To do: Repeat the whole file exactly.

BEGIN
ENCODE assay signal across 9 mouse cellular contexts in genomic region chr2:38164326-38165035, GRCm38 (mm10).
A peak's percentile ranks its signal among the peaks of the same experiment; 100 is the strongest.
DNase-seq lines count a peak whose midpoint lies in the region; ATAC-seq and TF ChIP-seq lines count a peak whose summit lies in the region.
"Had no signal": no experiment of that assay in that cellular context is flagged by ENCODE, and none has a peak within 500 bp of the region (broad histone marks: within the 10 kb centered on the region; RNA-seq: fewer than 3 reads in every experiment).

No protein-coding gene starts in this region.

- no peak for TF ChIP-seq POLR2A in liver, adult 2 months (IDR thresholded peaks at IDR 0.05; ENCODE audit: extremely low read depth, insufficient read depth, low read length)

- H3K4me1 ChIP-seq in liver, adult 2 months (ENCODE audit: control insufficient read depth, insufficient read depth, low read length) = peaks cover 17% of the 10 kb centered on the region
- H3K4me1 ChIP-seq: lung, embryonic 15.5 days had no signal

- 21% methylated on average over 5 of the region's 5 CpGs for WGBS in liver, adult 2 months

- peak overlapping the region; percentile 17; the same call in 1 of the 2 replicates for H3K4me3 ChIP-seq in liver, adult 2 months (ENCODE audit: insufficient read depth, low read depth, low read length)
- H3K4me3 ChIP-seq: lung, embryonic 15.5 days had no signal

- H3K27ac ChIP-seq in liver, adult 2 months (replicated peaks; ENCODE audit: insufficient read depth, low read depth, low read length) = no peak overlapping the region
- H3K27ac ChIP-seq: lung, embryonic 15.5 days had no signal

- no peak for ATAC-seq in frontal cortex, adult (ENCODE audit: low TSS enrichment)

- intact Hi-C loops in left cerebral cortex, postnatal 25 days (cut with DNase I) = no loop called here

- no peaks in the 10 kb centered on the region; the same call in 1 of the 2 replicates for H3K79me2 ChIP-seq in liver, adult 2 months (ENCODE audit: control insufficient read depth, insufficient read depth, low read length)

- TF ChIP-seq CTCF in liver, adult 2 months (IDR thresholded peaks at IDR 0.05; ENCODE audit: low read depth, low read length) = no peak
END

ENCODE assay signal across 9 mouse cellular contexts in genomic region chr2:38164326-38165035, GRCm38 (mm10).
A peak's percentile ranks its signal among the peaks of the same experiment; 100 is the strongest.
DNase-seq lines count a peak whose midpoint lies in the region; ATAC-seq and TF ChIP-seq lines count a peak whose summit lies in the region.
"Had no signal": no experiment of that assay in that cellular context is flagged by ENCODE, and none has a peak within 500 bp of the region (broad histone marks: within the 10 kb centered on the region; RNA-seq: fewer than 3 reads in every experiment).

No protein-coding gene starts in this region.

- no peak for TF ChIP-seq POLR2A in liver, adult 2 months (IDR thresholded peaks at IDR 0.05; ENCODE audit: extremely low read depth, insufficient read depth, low read length)

- H3K4me1 ChIP-seq in liver, adult 2 months (ENCODE audit: control insufficient read depth, insufficient read depth, low read length) = peaks cover 17% of the 10 kb centered on the region
- H3K4me1 ChIP-seq: lung, embryonic 15.5 days had no signal

- 21% methylated on average over 5 of the region's 5 CpGs for WGBS in liver, adult 2 months

- peak overlapping the region; percentile 17; the same call in 1 of the 2 replicates for H3K4me3 ChIP-seq in liver, adult 2 months (ENCODE audit: insufficient read depth, low read depth, low read length)
- H3K4me3 ChIP-seq: lung, embryonic 15.5 days had no signal

- H3K27ac ChIP-seq in liver, adult 2 months (replicated peaks; ENCODE audit: insufficient read depth, low read depth, low read length) = no peak overlapping the region
- H3K27ac ChIP-seq: lung, embryonic 15.5 days had no signal

- no peak for ATAC-seq in frontal cortex, adult (ENCODE audit: low TSS enrichment)

- intact Hi-C loops in left cerebral cortex, postnatal 25 days (cut with DNase I) = no loop called here

- no peaks in the 10 kb centered on the region; the same call in 1 of the 2 replicates for H3K79me2 ChIP-seq in liver, adult 2 months (ENCODE audit: control insufficient read depth, insufficient read depth, low read length)

- TF ChIP-seq CTCF in liver, adult 2 months (IDR thresholded peaks at IDR 0.05; ENCODE audit: low read depth, low read length) = no peak